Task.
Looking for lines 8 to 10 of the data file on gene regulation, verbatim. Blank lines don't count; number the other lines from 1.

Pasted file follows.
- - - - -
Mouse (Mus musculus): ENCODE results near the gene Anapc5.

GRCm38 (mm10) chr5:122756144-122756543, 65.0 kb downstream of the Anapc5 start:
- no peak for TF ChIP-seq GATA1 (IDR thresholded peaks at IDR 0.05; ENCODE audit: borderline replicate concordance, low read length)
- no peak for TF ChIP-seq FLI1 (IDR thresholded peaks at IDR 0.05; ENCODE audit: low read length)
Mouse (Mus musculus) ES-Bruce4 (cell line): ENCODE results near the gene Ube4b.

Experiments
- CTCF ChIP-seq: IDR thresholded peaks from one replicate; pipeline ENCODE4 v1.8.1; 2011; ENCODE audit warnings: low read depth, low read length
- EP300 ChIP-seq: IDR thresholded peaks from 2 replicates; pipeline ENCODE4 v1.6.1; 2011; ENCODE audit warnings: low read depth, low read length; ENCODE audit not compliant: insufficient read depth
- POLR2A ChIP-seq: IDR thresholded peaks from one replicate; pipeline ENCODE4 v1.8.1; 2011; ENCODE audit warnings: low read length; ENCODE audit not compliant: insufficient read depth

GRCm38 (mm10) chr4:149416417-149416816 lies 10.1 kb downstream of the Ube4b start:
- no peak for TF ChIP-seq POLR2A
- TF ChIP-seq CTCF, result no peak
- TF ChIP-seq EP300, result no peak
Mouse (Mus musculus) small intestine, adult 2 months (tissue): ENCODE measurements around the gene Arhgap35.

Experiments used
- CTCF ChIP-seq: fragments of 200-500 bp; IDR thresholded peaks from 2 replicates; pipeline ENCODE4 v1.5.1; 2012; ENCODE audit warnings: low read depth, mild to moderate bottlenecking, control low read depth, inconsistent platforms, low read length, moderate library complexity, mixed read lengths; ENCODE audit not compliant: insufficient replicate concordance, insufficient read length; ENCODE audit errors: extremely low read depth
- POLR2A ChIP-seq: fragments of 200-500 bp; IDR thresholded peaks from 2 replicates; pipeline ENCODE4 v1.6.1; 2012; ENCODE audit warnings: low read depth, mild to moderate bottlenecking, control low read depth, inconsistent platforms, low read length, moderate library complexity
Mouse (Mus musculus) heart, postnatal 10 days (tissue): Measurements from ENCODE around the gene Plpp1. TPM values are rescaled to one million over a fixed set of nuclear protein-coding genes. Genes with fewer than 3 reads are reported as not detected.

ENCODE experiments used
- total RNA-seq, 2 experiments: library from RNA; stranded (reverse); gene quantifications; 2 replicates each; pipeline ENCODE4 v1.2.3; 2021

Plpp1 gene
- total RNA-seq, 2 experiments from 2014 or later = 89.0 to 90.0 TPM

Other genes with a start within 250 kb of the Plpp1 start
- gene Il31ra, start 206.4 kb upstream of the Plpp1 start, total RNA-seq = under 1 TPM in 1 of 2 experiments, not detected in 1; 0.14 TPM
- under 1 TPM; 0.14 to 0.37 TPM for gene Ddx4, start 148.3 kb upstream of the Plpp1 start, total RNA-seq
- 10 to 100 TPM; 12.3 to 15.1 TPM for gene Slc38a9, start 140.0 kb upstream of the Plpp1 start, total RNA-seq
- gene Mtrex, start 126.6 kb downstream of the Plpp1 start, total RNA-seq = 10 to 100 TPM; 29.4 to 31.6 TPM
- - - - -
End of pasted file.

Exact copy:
- EP300 ChIP-seq: IDR thresholded peaks from 2 replicates; pipeline ENCODE4 v1.6.1; 2011; ENCODE audit warnings: low read depth, low read length; ENCODE audit not compliant: insufficient read depth
- POLR2A ChIP-seq: IDR thresholded peaks from one replicate; pipeline ENCODE4 v1.8.1; 2011; ENCODE audit warnings: low read length; ENCODE audit not compliant: insufficient read depth

GRCm38 (mm10) chr4:149416417-149416816 lies 10.1 kb downstream of the Ube4b start: